Of all the challenges we face as fathers, one of the toughest is successfully disengaging our thoughts from the concerns we have so that the expressions on our faces, the tones of our voices, and the sincerity in our words communicate to our children that there is nothing more important to dad than them. Kids don't need designer clothes, the latest video game, or the biggest house. They just need to feel like when dad is with them that he's REALLY with them--not thinking about a big deal at work or mathematically trying to work out payment plans in his head as he mindlessly pushes his three-year-old on a swing.

Even when times are good, we dads can let worries intrude. If you have enough money this month, you worry about next month. If the kids are healthy today, you worry about how they'll be tomorrow. If your savings are growing and investments are doing well, you worry about what could happen to the stock market, real estate, the banks. If positive things are happening at work, you occasionally think about what would happen if you lost your job. The worries are always there for the taking. There's always a load to pick up and carry. And, as much as we don't want to, we often can't resist grabbing a few sacks and throwing them on our backs (backs that were meant for more important things, like piggy-back rides).

So what do we do? How do we continue to take seriously the role we have as fathers and caretakers of our families, without succumbing to the anxiety, stress, and ill-temperament that often accompany life's challenges? I think that we must recognize two very important things. First, we have to realize that, many times, CONTROL IS AN ILLUSION. Certainly, we control some things. We control our decisions. We control how we choose to respond to situations and circumstances. We choose our priorities, how we treat people, what behaviors we choose to engage in, whether or not to be men of integrity, and whether or not to put our faith in God or our own efforts and abilities. The problem is, we often make the mistake of spending much of our energy worrying about things we can't control while neglecting the things that we can. We worry about whether or not we have enough money, but even the best laid financial plans are ultimately at the mercy of the economy, an employer, the stock market, the price of real estate, and a government that changes tax laws and regulations at the whim of whatever political constituency is yielding the most clout during a given election year. We worry about our kids, but beyond our best efforts to love them, teach them, and meet their needs, their health and ultimate well-being will be out of our hands (just ask a parent who's had to watch their daughter cry over a broken heart, seen their son devastated by the news that he didn't make the team, or--God forbid--endured the heartache of watching their little boy or girl battle a life-threatening illness).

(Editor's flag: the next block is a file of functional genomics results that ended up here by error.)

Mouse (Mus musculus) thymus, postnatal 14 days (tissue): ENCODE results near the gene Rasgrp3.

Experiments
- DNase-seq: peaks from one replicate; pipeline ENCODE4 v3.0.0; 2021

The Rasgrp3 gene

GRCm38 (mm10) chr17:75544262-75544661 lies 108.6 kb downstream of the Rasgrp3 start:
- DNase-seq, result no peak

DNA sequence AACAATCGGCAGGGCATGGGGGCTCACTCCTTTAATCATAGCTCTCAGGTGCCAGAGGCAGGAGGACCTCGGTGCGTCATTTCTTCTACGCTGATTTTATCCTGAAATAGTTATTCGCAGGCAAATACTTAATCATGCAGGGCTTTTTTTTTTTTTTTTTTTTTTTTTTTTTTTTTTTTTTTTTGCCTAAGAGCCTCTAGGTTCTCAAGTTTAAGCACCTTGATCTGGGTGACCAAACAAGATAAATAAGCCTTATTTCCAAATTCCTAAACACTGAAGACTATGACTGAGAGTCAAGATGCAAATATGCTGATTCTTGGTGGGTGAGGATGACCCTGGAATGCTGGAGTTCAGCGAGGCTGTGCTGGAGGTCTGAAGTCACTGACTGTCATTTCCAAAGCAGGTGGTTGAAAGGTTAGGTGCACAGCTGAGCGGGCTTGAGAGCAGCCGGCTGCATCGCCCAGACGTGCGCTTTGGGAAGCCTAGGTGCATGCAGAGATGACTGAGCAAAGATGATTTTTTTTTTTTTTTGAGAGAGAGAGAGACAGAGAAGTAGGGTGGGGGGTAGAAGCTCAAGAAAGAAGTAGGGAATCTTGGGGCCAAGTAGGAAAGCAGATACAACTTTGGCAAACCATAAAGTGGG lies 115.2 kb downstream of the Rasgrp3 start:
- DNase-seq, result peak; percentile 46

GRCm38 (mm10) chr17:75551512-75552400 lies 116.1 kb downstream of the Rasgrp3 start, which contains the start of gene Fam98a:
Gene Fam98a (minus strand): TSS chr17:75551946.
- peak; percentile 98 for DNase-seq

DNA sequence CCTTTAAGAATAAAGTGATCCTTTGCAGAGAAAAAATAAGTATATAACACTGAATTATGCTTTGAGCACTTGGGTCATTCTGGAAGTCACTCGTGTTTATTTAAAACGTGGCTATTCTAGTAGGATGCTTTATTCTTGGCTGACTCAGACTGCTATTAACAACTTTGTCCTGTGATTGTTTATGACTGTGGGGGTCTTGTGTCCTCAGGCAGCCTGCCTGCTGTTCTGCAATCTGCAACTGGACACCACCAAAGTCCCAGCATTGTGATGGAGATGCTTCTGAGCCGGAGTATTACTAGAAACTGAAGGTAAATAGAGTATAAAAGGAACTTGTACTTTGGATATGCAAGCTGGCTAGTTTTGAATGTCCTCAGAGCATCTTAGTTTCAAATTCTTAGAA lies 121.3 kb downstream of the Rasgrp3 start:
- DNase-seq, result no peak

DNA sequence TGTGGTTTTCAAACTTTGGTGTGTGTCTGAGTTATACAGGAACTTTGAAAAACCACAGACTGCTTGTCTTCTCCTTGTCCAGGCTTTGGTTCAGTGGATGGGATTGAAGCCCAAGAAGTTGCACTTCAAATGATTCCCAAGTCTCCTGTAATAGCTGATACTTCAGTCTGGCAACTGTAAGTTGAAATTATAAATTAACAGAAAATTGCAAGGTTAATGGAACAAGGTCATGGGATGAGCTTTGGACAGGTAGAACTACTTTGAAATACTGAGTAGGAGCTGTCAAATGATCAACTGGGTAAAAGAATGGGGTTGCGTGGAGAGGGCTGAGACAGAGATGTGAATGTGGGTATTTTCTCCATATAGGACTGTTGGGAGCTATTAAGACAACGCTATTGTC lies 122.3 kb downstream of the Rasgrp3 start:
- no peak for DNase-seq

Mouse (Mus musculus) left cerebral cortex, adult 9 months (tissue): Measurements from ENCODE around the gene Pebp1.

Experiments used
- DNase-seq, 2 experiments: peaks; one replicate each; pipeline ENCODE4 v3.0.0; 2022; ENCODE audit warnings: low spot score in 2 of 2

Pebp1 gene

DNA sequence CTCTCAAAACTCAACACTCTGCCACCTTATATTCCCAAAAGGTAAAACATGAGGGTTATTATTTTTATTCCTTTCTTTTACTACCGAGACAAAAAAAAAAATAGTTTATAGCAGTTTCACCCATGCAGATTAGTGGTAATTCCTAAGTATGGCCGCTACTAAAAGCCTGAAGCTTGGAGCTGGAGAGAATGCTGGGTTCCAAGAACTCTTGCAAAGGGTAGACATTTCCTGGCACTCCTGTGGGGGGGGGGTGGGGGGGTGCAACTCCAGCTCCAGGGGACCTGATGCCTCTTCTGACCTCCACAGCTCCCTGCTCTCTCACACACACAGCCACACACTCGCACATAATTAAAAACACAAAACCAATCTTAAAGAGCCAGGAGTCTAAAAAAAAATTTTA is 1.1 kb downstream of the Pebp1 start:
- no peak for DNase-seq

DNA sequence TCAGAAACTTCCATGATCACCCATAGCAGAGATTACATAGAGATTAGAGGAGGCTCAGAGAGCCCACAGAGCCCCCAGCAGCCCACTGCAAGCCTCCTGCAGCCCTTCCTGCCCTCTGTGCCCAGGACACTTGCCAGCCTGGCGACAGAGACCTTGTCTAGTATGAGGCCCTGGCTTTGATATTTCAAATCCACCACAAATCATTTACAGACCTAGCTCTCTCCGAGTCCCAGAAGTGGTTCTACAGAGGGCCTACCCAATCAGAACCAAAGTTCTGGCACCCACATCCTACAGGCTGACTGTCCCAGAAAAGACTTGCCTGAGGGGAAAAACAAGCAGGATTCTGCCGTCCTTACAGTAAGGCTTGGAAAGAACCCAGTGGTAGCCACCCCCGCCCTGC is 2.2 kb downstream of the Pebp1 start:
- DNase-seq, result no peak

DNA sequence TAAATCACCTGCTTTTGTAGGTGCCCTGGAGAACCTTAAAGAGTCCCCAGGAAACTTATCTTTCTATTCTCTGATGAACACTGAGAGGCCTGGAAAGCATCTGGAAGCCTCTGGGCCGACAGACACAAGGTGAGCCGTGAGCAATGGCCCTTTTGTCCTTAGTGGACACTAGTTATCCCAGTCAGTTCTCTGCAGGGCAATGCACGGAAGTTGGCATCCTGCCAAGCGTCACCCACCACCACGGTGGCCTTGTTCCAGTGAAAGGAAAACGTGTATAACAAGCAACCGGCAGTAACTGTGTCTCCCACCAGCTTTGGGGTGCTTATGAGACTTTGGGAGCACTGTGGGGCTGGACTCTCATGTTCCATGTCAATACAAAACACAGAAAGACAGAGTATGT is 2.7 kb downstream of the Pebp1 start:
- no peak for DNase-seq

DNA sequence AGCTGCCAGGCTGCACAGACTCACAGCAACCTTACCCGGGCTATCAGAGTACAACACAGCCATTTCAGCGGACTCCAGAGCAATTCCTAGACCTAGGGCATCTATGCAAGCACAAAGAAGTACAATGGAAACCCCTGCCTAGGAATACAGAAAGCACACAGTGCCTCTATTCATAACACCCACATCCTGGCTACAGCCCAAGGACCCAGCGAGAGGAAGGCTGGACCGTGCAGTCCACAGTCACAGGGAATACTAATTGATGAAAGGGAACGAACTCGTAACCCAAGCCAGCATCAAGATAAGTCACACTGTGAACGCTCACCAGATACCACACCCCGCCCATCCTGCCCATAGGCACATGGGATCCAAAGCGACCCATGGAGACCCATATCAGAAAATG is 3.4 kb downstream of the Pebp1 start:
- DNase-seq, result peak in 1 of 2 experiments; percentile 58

Most of the time, even when we feel like we are in control, it's a lie. Even when we feel like we are on solid ground financially, our family is healthy and happy, and the stars are aligned in our favor, we are still skating on a thin sheet of ice. Jobs are lost in a day. Stock markets crash. Real estate markets plummet. Businesses fail despite our best efforts. One visit to the doctor can yield news that totally changes your life. Trying to control everything is like trying to chase bubbles with my kids in the backyard. You run as fast as you can to get there, only to find that when you try to grab it, the bubble pops, leaving nothing in your hand. To keep "chasing bubbles" is to set yourself up for a life of stress and worry. You will never actually have the things you are fighting for. Even when you feel like you've got it, some circumstance will arise to blow the illusion out of the water and bring you back to the reality that certain things are simply beyond your realm of control.